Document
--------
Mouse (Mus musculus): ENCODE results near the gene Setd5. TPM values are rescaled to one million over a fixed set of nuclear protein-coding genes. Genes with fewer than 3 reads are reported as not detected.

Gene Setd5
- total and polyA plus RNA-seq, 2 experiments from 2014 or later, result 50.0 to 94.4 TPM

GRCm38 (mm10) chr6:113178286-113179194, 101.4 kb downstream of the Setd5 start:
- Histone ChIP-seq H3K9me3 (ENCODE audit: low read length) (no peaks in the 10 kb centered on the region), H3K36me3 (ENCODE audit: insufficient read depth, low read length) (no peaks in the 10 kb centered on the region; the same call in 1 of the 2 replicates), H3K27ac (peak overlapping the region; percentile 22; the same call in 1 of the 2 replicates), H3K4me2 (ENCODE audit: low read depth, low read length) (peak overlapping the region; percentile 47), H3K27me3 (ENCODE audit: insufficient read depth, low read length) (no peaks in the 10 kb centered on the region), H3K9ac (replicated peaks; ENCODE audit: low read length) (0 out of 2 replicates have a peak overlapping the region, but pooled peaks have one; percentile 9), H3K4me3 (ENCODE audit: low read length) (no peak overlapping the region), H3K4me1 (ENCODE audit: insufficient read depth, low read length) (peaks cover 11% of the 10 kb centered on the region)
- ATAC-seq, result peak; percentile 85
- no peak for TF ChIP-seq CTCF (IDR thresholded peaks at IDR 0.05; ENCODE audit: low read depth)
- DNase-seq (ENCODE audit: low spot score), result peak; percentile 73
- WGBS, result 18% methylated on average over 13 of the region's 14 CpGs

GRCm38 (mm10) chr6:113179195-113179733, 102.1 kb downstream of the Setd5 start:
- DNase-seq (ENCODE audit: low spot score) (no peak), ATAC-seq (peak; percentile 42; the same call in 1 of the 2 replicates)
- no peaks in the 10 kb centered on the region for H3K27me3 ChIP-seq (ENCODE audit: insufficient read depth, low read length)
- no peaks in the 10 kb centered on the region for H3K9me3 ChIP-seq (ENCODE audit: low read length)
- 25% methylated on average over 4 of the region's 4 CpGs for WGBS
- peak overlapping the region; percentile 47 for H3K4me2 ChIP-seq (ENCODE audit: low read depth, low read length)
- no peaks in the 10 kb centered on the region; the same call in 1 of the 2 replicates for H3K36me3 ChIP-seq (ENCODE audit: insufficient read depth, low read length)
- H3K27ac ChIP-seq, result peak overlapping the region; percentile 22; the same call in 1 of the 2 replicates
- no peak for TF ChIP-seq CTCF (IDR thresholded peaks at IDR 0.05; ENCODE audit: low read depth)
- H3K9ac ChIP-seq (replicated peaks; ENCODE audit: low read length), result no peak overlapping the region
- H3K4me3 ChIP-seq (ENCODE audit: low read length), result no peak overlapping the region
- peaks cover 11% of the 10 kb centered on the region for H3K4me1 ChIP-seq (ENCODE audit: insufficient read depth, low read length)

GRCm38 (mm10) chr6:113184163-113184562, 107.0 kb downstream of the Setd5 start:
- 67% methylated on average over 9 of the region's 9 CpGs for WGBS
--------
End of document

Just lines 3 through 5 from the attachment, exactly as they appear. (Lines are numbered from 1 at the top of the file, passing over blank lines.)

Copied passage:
- total and polyA plus RNA-seq, 2 experiments from 2014 or later, result 50.0 to 94.4 TPM

GRCm38 (mm10) chr6:113178286-113179194, 101.4 kb downstream of the Setd5 start:
- Histone ChIP-seq H3K9me3 (ENCODE audit: low read length) (no peaks in the 10 kb centered on the region), H3K36me3 (ENCODE audit: insufficient read depth, low read length) (no peaks in the 10 kb centered on the region; the same call in 1 of the 2 replicates), H3K27ac (peak overlapping the region; percentile 22; the same call in 1 of the 2 replicates), H3K4me2 (ENCODE audit: low read depth, low read length) (peak overlapping the region; percentile 47), H3K27me3 (ENCODE audit: insufficient read depth, low read length) (no peaks in the 10 kb centered on the region), H3K9ac (replicated peaks; ENCODE audit: low read length) (0 out of 2 replicates have a peak overlapping the region, but pooled peaks have one; percentile 9), H3K4me3 (ENCODE audit: low read length) (no peak overlapping the region), H3K4me1 (ENCODE audit: insufficient read depth, low read length) (peaks cover 11% of the 10 kb centered on the region)